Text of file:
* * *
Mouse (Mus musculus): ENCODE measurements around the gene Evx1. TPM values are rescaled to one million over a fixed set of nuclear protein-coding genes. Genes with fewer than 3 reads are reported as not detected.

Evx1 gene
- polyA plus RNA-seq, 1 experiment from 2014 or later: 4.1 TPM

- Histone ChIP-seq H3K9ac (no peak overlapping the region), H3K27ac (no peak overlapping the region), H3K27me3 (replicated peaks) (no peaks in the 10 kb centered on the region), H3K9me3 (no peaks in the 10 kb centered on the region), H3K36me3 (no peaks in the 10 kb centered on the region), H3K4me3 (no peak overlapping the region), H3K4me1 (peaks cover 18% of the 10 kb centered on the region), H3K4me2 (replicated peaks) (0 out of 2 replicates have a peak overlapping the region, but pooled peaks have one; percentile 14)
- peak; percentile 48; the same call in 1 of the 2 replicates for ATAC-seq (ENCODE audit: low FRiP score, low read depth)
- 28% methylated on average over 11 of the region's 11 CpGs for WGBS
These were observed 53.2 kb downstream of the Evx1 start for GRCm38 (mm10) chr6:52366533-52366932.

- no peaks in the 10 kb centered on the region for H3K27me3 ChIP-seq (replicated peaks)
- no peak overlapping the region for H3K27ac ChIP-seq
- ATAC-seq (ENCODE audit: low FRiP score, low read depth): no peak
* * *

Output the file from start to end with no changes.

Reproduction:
Mouse (Mus musculus): ENCODE measurements around the gene Evx1. TPM values are rescaled to one million over a fixed set of nuclear protein-coding genes. Genes with fewer than 3 reads are reported as not detected.

Evx1 gene
- polyA plus RNA-seq, 1 experiment from 2014 or later: 4.1 TPM

- Histone ChIP-seq H3K9ac (no peak overlapping the region), H3K27ac (no peak overlapping the region), H3K27me3 (replicated peaks) (no peaks in the 10 kb centered on the region), H3K9me3 (no peaks in the 10 kb centered on the region), H3K36me3 (no peaks in the 10 kb centered on the region), H3K4me3 (no peak overlapping the region), H3K4me1 (peaks cover 18% of the 10 kb centered on the region), H3K4me2 (replicated peaks) (0 out of 2 replicates have a peak overlapping the region, but pooled peaks have one; percentile 14)
- peak; percentile 48; the same call in 1 of the 2 replicates for ATAC-seq (ENCODE audit: low FRiP score, low read depth)
- 28% methylated on average over 11 of the region's 11 CpGs for WGBS
These were observed 53.2 kb downstream of the Evx1 start for GRCm38 (mm10) chr6:52366533-52366932.

- no peaks in the 10 kb centered on the region for H3K27me3 ChIP-seq (replicated peaks)
- no peak overlapping the region for H3K27ac ChIP-seq
- ATAC-seq (ENCODE audit: low FRiP score, low read depth): no peak